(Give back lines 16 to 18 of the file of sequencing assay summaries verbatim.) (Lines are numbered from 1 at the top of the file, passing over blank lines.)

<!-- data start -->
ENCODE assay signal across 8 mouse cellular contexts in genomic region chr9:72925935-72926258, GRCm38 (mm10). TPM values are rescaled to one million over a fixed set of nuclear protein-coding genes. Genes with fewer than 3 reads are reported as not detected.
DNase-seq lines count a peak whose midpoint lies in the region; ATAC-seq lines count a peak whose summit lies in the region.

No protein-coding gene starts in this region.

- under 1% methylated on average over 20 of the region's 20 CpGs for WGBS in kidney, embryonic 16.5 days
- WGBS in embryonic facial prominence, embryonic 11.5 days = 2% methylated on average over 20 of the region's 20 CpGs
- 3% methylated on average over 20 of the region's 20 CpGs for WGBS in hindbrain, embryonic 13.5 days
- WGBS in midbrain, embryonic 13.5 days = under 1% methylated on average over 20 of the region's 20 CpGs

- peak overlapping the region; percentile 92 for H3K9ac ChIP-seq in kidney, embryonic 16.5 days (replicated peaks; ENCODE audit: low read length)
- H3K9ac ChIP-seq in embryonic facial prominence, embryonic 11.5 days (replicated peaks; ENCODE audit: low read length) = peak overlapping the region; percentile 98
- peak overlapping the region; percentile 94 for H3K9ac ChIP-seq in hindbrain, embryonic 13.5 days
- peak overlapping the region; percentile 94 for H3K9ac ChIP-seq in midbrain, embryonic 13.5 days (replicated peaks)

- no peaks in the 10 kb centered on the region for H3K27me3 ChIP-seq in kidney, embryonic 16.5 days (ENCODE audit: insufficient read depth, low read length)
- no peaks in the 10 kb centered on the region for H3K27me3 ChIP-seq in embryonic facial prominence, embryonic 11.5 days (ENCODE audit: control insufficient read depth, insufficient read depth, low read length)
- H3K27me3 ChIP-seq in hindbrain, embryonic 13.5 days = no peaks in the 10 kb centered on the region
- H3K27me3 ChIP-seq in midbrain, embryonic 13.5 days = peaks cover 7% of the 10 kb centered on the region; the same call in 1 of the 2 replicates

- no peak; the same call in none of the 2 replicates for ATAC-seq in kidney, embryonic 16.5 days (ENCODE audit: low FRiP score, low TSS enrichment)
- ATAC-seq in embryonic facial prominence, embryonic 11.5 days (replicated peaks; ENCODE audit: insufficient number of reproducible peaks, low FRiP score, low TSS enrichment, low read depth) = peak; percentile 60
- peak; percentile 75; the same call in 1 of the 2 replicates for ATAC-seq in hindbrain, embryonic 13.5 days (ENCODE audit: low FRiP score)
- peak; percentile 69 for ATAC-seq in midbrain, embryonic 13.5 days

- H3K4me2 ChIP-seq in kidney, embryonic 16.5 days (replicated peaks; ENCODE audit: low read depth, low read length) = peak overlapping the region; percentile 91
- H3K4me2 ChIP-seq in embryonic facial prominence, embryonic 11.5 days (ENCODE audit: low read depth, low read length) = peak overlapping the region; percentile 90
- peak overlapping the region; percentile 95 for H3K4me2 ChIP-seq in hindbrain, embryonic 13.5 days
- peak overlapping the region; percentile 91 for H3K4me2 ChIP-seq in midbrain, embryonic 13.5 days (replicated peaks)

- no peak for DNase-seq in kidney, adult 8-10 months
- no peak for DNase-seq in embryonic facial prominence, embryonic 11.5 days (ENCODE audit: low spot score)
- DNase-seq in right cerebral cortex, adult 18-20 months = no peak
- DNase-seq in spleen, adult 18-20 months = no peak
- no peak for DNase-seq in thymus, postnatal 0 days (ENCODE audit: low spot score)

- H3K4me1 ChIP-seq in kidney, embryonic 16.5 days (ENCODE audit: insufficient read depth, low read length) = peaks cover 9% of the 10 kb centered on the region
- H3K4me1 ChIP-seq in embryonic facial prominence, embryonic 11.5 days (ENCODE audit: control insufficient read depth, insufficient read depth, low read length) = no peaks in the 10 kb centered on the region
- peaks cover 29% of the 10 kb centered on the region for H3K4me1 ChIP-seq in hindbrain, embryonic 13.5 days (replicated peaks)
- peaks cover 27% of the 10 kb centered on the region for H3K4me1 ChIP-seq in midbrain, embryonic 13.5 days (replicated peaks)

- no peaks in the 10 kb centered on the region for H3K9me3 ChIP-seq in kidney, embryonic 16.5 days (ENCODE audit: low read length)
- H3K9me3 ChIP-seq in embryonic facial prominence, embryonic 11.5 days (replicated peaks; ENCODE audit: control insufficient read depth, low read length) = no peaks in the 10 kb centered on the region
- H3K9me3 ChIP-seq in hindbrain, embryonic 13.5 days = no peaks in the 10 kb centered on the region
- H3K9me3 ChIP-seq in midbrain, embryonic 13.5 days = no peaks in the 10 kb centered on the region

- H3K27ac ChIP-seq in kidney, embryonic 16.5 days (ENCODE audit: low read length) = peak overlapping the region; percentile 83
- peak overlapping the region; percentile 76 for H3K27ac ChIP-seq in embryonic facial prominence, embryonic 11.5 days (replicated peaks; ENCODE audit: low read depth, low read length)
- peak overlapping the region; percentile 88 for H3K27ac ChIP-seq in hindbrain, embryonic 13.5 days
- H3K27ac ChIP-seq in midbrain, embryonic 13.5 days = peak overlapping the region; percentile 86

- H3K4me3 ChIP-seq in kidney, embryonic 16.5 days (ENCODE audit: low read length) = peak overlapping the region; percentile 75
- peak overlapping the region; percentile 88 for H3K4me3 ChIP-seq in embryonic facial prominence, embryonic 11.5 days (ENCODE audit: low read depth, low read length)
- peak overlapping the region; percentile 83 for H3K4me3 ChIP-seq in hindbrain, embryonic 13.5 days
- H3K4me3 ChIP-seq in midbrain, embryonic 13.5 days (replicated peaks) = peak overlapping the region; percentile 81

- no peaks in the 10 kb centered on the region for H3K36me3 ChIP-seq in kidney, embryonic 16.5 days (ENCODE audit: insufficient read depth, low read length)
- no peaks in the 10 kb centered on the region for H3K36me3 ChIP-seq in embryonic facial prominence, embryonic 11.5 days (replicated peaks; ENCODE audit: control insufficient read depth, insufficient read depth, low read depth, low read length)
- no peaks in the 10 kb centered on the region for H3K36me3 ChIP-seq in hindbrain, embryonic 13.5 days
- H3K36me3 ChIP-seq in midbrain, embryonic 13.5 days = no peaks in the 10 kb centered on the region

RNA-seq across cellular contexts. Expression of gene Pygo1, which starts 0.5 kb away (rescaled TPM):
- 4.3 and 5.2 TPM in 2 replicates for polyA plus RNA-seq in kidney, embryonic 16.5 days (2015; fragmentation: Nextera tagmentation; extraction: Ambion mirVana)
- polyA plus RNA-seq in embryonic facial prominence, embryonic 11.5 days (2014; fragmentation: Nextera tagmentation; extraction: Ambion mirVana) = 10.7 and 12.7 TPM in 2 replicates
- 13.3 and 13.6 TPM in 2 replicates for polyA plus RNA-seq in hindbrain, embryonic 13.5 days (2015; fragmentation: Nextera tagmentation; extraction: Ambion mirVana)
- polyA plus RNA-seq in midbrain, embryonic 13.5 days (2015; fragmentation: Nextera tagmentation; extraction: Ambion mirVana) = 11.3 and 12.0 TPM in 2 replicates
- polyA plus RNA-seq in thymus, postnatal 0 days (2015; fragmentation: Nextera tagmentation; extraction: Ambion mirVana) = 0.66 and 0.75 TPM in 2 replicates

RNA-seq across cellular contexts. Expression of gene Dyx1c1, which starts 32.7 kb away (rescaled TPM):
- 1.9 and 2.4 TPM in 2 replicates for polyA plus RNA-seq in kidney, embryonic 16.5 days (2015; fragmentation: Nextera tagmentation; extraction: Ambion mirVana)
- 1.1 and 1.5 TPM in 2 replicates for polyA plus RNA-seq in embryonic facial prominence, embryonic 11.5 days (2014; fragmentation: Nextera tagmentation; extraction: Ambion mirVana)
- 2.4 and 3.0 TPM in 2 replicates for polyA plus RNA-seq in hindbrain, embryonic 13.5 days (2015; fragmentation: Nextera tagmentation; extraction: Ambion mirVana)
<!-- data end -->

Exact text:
- no peak; the same call in none of the 2 replicates for ATAC-seq in kidney, embryonic 16.5 days (ENCODE audit: low FRiP score, low TSS enrichment)
- ATAC-seq in embryonic facial prominence, embryonic 11.5 days (replicated peaks; ENCODE audit: insufficient number of reproducible peaks, low FRiP score, low TSS enrichment, low read depth) = peak; percentile 60
- peak; percentile 75; the same call in 1 of the 2 replicates for ATAC-seq in hindbrain, embryonic 13.5 days (ENCODE audit: low FRiP score)